Thinking of going on holiday but worried about the cost? Read our tips to help keep the price down
Holidays are something we all look forward to, but the price of going away can really mount up. Luckily, there are lots of simple ways to cut costs, from bagging cheaper flights to getting the best deal on travel money.
Flights and accommodation
Whenever possible, try to avoid popular holiday times like Easter, Christmas and the school holidays. Cheaper flights are also often available if you’re prepared to be flexible, and prices vary considerably depending on the month, day and time you travel.
According to Skyscanner, you can usually save money if you don’t mind an off-peak flight or travelling mid-week. Savings can also be made on long haul trips if you’re prepared to take a flight with a stopover, or fly out and back with different airlines or from different airports.
Getting to the airport can be expensive, so if you don’t want to pay hefty car parking fees consider catching a train or asking a friend for a lift to the airport with a promise to return the favour.
If you do need to drive to the airport, consider pre-booking your car parking as this often works out cheaper. You can do this at the airport, or a nearby hotel that offers transfers from its car park to the airport. Another option is to use a meet and greet service, where you pay to be met at the airport and your car is then driven to a car park that has its own security. On your return the car is driven back to the airport to meet you off your flight. This usually works out cheaper than using the airport car park.
Hiring a car while you’re abroad is a great way to explore. If you book in advance, not only are you more likely to get the car you want, but it’s often cheaper. Read this guide from Which? for useful tips on pitfalls to avoid and things to watch out for when hiring a car, like checking the contract for hidden extras, making sure you get good insurance cover and fuel charges.
If possible, don’t change money at an airport or ferry terminal, as you’ll pay through the nose. In virtually all cases it’s much cheaper to buy travel money in advance, from a bank, a high street bureau de change or online. It’s worth comparing the total cost for converting a set amount of cash from different services to check if you’re getting the best deal.
Remember, using a credit card to buy travel money is usually expensive, as most cards treat it as a cash withdrawal. This means you’ll pay a fee and be charged interest immediately from the day you withdraw the money.
You’ll need to take some cash with you, but if you don’t want to carry a lot you may want to take your debit card abroad. Before you do this, check the charges. Some banks charge very low fees but others are expensive, adding charges for using your card in a foreign country – and the more times you use your card the more expensive it gets.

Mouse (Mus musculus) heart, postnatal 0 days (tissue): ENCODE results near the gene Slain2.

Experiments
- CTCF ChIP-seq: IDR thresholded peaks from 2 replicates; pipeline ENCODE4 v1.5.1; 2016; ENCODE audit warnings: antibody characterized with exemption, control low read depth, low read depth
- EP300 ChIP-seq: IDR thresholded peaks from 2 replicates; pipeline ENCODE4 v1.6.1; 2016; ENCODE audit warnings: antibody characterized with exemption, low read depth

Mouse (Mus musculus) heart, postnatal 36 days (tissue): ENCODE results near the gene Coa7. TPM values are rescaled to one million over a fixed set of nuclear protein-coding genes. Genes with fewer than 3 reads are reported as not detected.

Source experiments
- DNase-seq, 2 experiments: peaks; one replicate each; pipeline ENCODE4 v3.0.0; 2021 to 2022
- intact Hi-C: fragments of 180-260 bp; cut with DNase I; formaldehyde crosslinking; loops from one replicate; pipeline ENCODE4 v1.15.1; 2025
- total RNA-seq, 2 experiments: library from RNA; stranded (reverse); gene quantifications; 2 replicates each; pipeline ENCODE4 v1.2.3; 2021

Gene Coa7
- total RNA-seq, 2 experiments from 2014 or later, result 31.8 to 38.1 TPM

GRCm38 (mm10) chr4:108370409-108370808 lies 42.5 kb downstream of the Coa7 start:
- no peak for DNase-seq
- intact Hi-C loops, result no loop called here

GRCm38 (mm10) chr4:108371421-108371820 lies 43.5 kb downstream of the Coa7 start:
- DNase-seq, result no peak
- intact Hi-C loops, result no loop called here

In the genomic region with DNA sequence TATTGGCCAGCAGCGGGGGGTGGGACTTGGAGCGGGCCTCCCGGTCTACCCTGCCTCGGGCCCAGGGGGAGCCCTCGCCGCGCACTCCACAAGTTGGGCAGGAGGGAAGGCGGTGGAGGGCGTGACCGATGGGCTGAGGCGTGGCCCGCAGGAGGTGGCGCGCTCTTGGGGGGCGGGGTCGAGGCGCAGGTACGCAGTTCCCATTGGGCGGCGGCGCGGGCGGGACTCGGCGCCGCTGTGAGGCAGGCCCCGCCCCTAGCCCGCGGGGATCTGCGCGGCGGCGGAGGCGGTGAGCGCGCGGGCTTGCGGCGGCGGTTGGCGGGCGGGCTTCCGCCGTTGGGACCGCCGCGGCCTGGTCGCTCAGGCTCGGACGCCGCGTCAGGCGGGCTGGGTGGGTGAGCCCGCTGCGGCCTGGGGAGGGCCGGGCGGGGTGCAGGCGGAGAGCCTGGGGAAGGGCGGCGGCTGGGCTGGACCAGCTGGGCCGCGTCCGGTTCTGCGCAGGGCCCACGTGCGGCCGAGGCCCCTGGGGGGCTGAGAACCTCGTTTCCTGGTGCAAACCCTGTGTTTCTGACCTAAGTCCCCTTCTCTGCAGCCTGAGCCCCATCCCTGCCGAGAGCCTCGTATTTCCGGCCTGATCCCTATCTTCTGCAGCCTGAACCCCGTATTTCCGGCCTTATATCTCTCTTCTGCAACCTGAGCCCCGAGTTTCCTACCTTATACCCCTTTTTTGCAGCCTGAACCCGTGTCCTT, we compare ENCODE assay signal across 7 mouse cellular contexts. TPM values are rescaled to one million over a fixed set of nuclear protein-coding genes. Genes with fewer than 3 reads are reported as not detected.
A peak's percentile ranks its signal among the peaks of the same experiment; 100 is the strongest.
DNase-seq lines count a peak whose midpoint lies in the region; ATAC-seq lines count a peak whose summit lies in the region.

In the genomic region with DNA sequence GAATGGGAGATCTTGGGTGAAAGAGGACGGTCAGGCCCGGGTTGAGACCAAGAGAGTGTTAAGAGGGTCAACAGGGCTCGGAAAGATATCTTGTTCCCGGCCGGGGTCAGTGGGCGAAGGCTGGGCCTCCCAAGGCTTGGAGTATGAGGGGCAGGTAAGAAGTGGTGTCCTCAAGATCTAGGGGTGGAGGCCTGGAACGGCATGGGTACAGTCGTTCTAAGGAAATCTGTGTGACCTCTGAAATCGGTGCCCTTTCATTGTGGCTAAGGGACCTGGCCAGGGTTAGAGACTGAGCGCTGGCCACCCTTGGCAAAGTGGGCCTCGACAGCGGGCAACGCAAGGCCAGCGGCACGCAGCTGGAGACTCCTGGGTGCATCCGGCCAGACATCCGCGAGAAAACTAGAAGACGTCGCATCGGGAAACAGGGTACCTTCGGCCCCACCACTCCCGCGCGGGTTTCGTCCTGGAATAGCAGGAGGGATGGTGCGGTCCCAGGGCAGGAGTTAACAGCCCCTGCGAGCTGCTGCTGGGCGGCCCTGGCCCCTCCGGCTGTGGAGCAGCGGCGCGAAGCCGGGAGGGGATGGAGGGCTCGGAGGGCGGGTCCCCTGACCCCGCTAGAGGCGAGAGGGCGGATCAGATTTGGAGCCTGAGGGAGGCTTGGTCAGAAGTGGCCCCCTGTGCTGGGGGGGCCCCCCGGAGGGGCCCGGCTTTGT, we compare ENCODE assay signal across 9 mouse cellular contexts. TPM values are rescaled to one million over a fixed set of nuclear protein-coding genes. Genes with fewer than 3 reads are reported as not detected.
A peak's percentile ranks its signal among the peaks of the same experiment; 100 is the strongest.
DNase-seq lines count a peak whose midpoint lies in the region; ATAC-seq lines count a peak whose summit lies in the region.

One alternative is a pre-paid card, which you can load up and then use to make purchases or cash withdrawals in the local currency abroad. If you choose a card that offers a good exchange rate and low fees, this can work out cheaper than a standard debit or credit card. They’re also useful if you want to stick to a budget as you can’t borrow on them.
If you’re buying something or taking money out of a cash machine abroad, you might be offered Sterling or the local currency. It’s nearly always best to choose the local currency as this normally works out cheapest.
Protecting yourself and your possessions
If you’re travelling to Europe, make sure you’ve got a valid European Health Insurance Card (EHIC). It’s free to apply for one, and it entitles you to free or discounted state healthcare while travelling within the EU, as well as in Iceland, Liechtenstein, Norway and Switzerland.
Wherever you’re going, it’s essential to get travel insurance before you go. If you’re travelling to Europe, don’t just rely on your EHIC, as it doesn’t cover certain important things such as repatriation, lost or stolen property or private medical healthcare. Visit Which? to find more information on recommended travel insurance policies.
Using your mobile phone abroad
Finally, if you’re taking your mobile abroad, check the charges. Currently, you can use your mobile phone while in the EU, Norway, Iceland or Liechtenstein and pay the same price for texts, calls and data as you do while at home. In other countries, prices may be considerably higher. Visit Ofcom for more information.
10 things to do before you go away
- Make sure your passport is up to date
- Check if you need a visa for where you’re going, and if there are any entry/exit fees
- Look for travel warnings and advice at gov.uk/foreign-travel-advice
- Find out if you need any vaccinations and renew any prescriptions
- Prepare your finances – get some local currency and let your bank know you’re going abroad
- Take out travel insurance, or check if any existing policies cover you
- Make copies of important documents, like your passport, reservations and boarding passes
- Know your luggage allowances to avoid any surprise charges
- Check your mobile coverage abroad and make sure to bring a charger adapter
- Do your research – download guidebooks, pre-purchase tickets and get clued up on local transport
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